Jeroen Demmers   Jeroen Demmers, Ph.D. studied Chemistry at Utrecht University (the Netherlands). He earned his PhD degree from the same university in 2002, working on the development of tools to study transmembrane peptide and proteins interactions with phospholipid bilayers using hydrogen-deuterium exchange and electrospray ionization mass spectrometry in the groups of Albert Heck and Antoinette Killian. As a postdoctoral fellow in the lab of Brian Chait at The Rockefeller University (New York) he worked on a project involving the proteomic identification of plasmid DNA binding proteins in yeast. In 2005, Jeroen moved to Erasmus University Medical Center to set up a proteomics lab and core facility and to initiate a research program in the field of protein mass spectrometry. Currently, he is an associate professor and director of the Erasmus MC proteomics core facility ( Research in his lab focuses on the molecular mechanisms of the ubiquitin–proteasome system and the lab develops quantitative proteomics technologies for the analysis of protein posttranslational modifications. The Demmers lab collaborates with many research groups within the institute and abroad on various topics, such as protein-protein interactions, immunopeptidomics, targeted proteomics, etc. Jeroen’s mission is to advocate the superiority of targeted proteomics in terms of specificity, quantitative accuracy, and – arguably – sensitivity over immunoblotting for the quantitative analysis of target proteins in complex biological mixtures. Although one currently still needs a dedicated mass spectrometry facility with skilled personnel and therefore higher initial costs, with the pace of technology development it is likely that small, user-friendly bench-top mass spectrometry equipment will democratize targeted proteomics assays soon. In addition, to push this transformation, the proteomics community should actively show the life science community what advantages it can bring.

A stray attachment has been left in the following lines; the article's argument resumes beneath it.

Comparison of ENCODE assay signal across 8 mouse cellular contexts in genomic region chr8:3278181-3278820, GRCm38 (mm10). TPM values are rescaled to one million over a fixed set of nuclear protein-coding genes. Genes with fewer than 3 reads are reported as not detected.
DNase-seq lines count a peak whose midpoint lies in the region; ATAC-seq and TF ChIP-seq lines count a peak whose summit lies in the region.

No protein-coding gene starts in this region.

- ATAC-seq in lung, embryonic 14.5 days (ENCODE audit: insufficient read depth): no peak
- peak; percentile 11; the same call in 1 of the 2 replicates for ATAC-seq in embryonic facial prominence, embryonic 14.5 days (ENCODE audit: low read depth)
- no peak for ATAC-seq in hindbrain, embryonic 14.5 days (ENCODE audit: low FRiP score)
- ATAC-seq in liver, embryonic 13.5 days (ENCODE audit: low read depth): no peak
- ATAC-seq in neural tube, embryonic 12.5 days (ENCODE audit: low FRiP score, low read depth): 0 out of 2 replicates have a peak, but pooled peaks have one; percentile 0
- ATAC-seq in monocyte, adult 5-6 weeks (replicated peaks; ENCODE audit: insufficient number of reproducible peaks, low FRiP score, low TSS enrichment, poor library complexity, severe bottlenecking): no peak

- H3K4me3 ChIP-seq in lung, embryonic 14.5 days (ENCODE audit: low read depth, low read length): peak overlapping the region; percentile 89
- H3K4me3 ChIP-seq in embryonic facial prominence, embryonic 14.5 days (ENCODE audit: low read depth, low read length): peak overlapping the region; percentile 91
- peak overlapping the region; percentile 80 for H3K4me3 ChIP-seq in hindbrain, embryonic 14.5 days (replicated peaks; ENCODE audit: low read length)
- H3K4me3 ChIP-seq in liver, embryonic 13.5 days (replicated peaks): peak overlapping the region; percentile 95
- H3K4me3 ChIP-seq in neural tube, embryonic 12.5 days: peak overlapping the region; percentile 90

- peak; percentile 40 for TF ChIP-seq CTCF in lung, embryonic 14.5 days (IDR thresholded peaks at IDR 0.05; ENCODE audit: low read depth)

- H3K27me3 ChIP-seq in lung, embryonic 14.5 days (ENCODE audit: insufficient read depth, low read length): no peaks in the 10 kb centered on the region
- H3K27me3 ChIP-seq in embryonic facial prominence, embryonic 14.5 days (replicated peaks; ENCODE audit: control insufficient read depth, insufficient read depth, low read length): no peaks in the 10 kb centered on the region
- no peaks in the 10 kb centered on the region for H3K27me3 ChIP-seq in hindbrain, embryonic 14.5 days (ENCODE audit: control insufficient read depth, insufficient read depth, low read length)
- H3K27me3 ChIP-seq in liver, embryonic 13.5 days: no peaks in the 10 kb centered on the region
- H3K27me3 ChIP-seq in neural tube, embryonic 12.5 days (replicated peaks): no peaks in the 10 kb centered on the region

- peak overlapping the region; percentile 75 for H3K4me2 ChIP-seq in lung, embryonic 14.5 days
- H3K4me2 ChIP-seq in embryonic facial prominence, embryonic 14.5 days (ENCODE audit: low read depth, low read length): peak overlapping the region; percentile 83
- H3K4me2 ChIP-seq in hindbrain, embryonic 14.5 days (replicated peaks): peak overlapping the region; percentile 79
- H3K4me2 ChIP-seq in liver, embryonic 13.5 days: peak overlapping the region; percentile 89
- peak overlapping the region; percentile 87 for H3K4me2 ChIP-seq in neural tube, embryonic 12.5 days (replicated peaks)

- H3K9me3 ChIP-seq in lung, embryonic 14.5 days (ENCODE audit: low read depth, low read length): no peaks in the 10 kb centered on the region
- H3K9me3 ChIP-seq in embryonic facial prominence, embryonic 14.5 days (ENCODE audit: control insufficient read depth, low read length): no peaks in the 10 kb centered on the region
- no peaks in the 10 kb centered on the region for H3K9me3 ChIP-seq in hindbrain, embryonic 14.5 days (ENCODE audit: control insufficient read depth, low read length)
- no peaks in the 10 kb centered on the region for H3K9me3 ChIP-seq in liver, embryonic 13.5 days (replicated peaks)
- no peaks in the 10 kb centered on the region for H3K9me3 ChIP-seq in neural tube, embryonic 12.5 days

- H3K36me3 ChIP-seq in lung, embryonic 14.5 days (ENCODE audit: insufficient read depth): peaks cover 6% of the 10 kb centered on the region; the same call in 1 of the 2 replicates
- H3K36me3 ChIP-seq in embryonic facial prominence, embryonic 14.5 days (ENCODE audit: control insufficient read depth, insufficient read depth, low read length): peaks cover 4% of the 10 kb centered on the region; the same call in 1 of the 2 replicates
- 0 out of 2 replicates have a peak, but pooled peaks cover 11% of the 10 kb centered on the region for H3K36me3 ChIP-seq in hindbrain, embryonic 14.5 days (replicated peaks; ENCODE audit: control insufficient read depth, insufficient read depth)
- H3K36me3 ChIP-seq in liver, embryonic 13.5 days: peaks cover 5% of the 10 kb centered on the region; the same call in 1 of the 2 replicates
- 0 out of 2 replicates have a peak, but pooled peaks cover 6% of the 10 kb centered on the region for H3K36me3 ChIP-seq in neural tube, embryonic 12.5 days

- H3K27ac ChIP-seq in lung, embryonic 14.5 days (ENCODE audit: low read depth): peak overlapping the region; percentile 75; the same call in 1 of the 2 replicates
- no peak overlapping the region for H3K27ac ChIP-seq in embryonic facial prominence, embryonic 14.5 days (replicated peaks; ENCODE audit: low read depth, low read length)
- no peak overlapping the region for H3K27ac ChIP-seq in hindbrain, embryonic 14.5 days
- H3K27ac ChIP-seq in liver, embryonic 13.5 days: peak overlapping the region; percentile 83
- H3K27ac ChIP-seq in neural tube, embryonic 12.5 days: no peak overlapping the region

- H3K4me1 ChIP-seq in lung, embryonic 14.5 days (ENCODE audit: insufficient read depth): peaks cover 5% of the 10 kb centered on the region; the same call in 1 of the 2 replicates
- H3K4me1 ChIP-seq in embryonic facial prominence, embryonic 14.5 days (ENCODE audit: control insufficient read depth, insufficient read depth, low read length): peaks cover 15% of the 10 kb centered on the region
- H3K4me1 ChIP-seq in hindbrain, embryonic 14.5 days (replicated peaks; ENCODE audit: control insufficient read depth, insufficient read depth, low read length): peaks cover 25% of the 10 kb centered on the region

Targeted mass spectrometry reveals that USP7 regulates the ncPRC1 Polycomb axis

INTRODUCTION: Ubiquitin-specific protease 7 (USP7) is a deubiquitylating enzyme that is involved in the regulation of multiple key cellular processes, including tumor suppression, transcription, epigenetics, the DNA damage response, and DNA replication. Whereas the role of USP7 in the p53 pathway is well established, a full picture of the USP7 regulatory network is lacking. For example, USP7 has been connected to the Polycomb system, but the molecular mechanism through which USP7 regulates Polycomb functions remains unclear. For debiquitinating enzymes, the regulatory mode of action is at the posttranslational level and, thus, proteomics tools are indispensable to study this. Here, we took an unbiased multi-omics approach with a strong targeted quantitative proteomics component to define the core USP7 network. METHODS: Relevant knock-outs, including Dox inducible USP7, were generated in HAP-1, DLD1 and U2OS cell lines. We performed interactomics and in-depth global proteomics to identify the USP7 interaction network. Targeted proteomics using parallel reaction monitoring (PRM) was done to accurately quantify all relevant players of the Polycomb system in a label free manner. For targeted proteomics a PRM regime on an Orbitrap Eclipse Tribrid was used to select for sets of previously selected peptides. Targeted proteomics data were analyzed with the Skyline software suite. Read More
RESULTS: Using a targeted mass spectrometry assay focused on a subset of potential USP7 target proteins and defined PTMs, we found that USP7 modulates the ncPRC1 axis at the posttranslational level through stabilization of the non-canonical Polycomb-repressive complexes ncPRC1.6 and ncPRC1.1. At the transcriptional level, USP7 silences AUTS2, the subunit that suppresses H2A ubiquitylation by ncPRC1.3/5. Collectively, these USP7 activities increase the genomic deposition of H2AK119ub1. Contradicting prevalent paradigms of Polycomb function, our findings reveal that changes in H2AK119ub1 are generally uncoupled from H3K27me3 and thus argue against a hierarchical relationship between these two repressive histone marks. Importantly, the connection of USP7 to the Polycomb system suggests that its role in cancer extends beyond regulation of p53. Furthermore, our interactomics assay shows that USP7 has a remarkable range of interaction partners, of which only a portion appears to be stabilized by USP7. Current studies address the relevance of these other USP7 partners. CONCLUSION: This multi-angle analysis establishes USP7 as a regulatory hub in a multinodal network involved in tumor biology, protein (de)ubiquitylation, and genome regulation. Combined, our multi-omics results provide a resource for future studies on the role of USP7 in (neuro)development and cancer.